The courts may grant third-party visitation rights under special circumstances in Nevada. Typically, third-party rights are sought when grandparents, other relatives, or any third party who has spent significant time with the child wish to have visitation rights to a minor child. This usually occurs when the parental rights of one parent have been terminated, or a parent has passed away. In these cases, the custodial parent may restrict or withhold visitation from grandparents or other relatives. Under these circumstances, a court order may be filed to grant visitation rights to the third party. Prior to reviewing the documentation, the court will typically take the default stance that the parent is restricting visitation in the best interests of the child. This means that the third party must prove that fostering the relationship is what is best for the child in question. In making a determination, the courts will review the evidence and consider existing relationships the child has built with the third party.
“I can’t say enough great things about this practice! I have been working with them on a drawn out custody case for five years, and Travis Clark has just been the best! He is honest, understanding, involved, responsive, and sensitive during these difficult long years. In fact the whole team there is outstanding. They have become like family, and are always there when I need them and their legal advice. I recommend everyone to them, and have had others thank me as they have equally loved them and had success. I trust them and wouldn’t want anyone else by my side!”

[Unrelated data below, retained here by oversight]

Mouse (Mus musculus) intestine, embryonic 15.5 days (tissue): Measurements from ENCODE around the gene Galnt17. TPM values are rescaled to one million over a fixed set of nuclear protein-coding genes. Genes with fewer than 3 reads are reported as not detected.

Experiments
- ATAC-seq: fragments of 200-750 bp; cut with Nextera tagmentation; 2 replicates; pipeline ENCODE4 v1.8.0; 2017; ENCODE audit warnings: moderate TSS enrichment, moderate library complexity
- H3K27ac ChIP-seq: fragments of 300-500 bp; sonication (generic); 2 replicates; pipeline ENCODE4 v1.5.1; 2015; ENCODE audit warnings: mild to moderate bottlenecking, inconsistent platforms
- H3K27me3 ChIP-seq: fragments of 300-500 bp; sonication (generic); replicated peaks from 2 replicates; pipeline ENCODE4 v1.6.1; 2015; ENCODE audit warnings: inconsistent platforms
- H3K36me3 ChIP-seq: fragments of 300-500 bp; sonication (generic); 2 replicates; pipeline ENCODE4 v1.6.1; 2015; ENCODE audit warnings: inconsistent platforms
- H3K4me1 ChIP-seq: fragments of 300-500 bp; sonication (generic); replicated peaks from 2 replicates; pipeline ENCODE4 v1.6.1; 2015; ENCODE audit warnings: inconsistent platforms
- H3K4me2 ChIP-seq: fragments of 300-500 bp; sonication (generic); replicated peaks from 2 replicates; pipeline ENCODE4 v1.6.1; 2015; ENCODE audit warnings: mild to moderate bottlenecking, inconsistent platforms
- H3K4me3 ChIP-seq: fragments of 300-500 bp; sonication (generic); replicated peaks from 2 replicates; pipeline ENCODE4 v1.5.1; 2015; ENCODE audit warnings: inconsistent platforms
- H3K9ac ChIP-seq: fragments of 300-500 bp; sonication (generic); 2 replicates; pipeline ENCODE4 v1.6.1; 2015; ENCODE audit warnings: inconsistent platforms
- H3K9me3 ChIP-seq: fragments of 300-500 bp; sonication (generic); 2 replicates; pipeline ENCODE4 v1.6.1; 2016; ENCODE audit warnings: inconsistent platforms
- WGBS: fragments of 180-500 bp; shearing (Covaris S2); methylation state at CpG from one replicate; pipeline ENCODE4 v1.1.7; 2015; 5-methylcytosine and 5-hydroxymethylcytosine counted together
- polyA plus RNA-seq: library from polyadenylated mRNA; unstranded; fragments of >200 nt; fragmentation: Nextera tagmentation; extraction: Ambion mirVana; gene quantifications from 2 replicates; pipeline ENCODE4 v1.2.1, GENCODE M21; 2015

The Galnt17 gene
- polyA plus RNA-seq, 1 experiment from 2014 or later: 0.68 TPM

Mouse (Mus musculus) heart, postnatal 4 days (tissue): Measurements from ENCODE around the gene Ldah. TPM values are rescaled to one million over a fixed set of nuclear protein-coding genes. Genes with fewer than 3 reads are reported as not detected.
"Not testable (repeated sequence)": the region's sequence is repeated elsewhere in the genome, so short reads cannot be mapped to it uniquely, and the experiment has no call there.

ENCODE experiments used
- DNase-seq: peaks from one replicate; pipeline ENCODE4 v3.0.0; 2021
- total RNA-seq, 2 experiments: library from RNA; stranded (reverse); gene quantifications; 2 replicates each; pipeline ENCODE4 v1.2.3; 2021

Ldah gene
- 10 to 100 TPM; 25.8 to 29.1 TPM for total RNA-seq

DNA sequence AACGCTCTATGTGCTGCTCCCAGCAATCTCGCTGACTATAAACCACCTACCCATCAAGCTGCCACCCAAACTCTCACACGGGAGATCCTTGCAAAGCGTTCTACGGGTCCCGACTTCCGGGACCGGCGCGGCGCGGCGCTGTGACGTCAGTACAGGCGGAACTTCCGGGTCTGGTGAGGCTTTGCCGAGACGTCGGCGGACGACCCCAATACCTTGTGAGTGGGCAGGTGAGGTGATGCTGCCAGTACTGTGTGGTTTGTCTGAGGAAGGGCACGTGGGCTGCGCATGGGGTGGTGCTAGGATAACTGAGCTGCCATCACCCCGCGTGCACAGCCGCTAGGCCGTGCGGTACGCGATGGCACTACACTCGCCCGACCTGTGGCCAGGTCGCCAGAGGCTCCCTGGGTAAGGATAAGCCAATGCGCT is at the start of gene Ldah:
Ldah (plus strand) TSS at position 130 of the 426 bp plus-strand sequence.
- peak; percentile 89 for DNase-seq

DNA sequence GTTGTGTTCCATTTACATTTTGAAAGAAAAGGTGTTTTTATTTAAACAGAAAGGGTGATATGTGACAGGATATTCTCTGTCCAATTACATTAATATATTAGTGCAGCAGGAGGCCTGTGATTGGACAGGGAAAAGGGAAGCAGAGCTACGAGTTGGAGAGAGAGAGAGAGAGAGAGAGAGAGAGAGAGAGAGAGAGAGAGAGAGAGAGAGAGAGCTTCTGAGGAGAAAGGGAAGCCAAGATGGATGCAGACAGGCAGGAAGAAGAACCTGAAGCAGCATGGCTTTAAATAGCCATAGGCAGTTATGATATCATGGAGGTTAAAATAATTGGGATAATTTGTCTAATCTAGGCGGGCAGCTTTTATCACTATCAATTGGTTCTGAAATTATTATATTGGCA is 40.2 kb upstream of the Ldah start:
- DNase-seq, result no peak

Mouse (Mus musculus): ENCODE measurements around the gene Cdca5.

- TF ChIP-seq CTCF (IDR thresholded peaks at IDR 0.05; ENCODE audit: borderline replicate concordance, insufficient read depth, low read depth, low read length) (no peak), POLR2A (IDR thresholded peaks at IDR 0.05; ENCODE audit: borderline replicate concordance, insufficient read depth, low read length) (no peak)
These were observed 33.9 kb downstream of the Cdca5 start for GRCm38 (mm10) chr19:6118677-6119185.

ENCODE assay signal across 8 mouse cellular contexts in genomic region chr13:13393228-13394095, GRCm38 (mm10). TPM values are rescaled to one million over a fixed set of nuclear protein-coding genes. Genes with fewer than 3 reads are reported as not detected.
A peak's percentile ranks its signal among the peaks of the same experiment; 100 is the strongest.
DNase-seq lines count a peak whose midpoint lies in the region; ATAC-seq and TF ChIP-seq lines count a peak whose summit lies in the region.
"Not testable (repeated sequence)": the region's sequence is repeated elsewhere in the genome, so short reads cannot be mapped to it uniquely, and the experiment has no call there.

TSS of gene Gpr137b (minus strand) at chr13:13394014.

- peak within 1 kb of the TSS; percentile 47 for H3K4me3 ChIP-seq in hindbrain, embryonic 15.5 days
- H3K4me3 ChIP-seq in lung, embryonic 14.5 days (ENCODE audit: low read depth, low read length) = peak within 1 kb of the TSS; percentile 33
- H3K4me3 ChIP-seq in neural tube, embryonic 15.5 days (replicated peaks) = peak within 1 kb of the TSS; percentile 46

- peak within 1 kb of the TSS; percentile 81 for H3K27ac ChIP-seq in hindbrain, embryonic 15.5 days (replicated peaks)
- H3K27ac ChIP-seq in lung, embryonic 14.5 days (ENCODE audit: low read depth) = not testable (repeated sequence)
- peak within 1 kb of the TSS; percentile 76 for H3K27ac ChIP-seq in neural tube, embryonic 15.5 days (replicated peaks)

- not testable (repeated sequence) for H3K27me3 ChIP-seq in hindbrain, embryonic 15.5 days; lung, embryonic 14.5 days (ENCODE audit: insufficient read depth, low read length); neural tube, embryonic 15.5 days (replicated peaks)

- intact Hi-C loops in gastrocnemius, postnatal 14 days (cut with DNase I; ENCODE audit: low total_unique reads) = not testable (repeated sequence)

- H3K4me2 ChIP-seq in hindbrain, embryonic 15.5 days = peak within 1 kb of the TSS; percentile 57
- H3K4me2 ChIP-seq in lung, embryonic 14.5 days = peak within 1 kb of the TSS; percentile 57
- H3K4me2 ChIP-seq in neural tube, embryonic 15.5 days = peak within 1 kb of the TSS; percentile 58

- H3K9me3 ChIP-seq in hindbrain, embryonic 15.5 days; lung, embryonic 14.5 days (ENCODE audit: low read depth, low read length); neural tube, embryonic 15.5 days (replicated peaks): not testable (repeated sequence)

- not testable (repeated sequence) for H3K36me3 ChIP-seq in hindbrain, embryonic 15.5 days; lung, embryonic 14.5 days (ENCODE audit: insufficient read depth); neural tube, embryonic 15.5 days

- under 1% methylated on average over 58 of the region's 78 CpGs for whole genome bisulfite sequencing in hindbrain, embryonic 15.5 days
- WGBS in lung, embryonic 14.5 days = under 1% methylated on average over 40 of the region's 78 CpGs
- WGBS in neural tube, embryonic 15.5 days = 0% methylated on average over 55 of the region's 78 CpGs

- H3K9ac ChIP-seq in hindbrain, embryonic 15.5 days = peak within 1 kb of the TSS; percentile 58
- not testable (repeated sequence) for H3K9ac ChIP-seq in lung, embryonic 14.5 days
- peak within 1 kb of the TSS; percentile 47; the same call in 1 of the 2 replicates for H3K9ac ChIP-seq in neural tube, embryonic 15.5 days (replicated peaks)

FAQs About Child Custody and Support in Nevada
There are no laws or policies in place in Nevada that favor one parent over the other based on sex or gender. Instead, determinations are based on the child’s best interests, which is impacted by factors such as a history of child abuse or neglect, a parent’s mental or physical health and ability, substance abuse, third-party recommendations, stability, and, in some cases, the child’s wishes. However, it isn’t uncommon for mothers to obtain primary custody more frequently than fathers in Nevada. Retaining a child custody lawyer can help you to protect your parenting rights and ensure a fair evaluation is made regarding child support obligations.
For a parent to be considered unfit, they must be incapable of providing proper care, support, or guidance due to a consequence of their own habit, fault, or behavior toward their child. This can include child abuse or neglect, substance abuse, exposure to unsafe environments, or other behaviors that would endanger or harm the child.
Yes. In cases where there is ample evidence that supports a parent’s claim of a significant change to their circumstances, or circumstances that affect the child, a child custody or support order can be modified. These circumstances include new disabilities or diagnoses, a recent conviction of a crime, unforeseen relocation, and changes in employment. Other special circumstances may apply. A child support attorney can help you determine whether your existing agreements need modification based on new circumstances.